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Could there be a fourth stimulus check? Momentum grows in Congress, reports say

Dozens of Democrats in Congress want President Biden to consider recurring stimulus payments until the coronavirus pandemic ends.

WASHINGTON — Dozens of congressional Democrats are calling on President Joe Biden to offer up a fourth pandemic-related stimulus check and beyond, according to multiple reports. It comes after the third check -- $1,400 for most Americans -- was passed through a painstaking procedure that received zero Republican support.

Yahoo! Finance reports 50 Democratic members of the House and 11 Democratic senators have signed letters urging Biden to push for recurring payments to Americans as long as the pandemic continues. Fox News and Newsweek report the number of senators was 21 and called for the administration to automatically extend unemployment insurance benefits.

The signatories included the chairs of the Finance and Budget committees.

"Unemployment insurance has replaced lost income for millions who have lost their jobs. But millions of others do not qualify for unemployment insurance after seeing their hours reduced, switching to lower-paying jobs, or temporarily leaving the workforce to care for family members during the pandemic," the letter, obtained by Fox News, reads.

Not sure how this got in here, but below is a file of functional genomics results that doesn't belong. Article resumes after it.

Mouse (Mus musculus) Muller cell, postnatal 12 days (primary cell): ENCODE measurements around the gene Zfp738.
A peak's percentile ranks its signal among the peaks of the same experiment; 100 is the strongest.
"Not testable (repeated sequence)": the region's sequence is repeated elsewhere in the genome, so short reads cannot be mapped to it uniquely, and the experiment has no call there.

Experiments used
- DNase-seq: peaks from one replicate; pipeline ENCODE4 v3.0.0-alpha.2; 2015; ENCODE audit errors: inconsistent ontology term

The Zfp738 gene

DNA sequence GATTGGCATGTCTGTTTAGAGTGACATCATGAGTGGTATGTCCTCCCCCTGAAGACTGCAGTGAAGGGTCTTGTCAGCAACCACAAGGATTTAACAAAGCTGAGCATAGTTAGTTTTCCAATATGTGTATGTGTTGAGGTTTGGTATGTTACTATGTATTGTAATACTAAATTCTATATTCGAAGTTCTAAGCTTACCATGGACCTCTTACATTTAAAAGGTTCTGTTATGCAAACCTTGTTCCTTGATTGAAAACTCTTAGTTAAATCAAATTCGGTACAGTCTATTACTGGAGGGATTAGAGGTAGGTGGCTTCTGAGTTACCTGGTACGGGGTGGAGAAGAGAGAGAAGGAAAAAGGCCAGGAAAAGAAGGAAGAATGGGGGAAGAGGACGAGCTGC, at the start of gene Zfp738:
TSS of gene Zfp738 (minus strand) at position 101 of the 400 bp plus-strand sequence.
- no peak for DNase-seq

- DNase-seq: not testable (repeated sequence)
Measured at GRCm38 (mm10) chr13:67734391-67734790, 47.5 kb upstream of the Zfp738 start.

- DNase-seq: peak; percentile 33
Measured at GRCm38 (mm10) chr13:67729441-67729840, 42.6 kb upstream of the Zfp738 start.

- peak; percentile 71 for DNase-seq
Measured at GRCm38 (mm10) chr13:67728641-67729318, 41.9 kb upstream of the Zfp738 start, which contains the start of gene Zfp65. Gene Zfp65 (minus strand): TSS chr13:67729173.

This is not the first time the idea of recurring payments has been floated. Following the 2020 CARES Act and its $1,200 stimulus checks, there were calls for $2,000 recurring payments by both senators and economists -- a call that has been repeated in the months since.

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Americans broadly supported Biden's first COVID relief package, passed three weeks ago. It contained $1,400 checks for individual Americans making up to $75,000 and $2,800 for couples making up to $150,000 plus a kicker of $1,400 per dependent. Pew Research said support for the bill was 70%. A Politico/Morning Consult poll found 72% supported it. 

A George Washington University political scientist compiled data to find the bill was the fifth-most popular congressional bill or executive action in the last 31 years, the Economist reported.

But even with that, the passage of the $1.9 trillion bill -- which included provisions for extended jobless benefits, increased child tax credits and more -- was not easy to come by. Democrats used budget reconciliation. Through two votes in the House and one in the Senate, no Republicans voted in favor and there were a couple of Democratic votes in the House against. It took the dropping of a $15-per-hour minimum wage and some intense negotiations with moderate Sen. Joe Manchin, D-WV, over unemployment benefits to barely get it through the Senate.

It's too early to say if the proposal for recurring payments will go anywhere. If it does, the income threshold for payments would likely be lowered as Republicans called for in the last bill.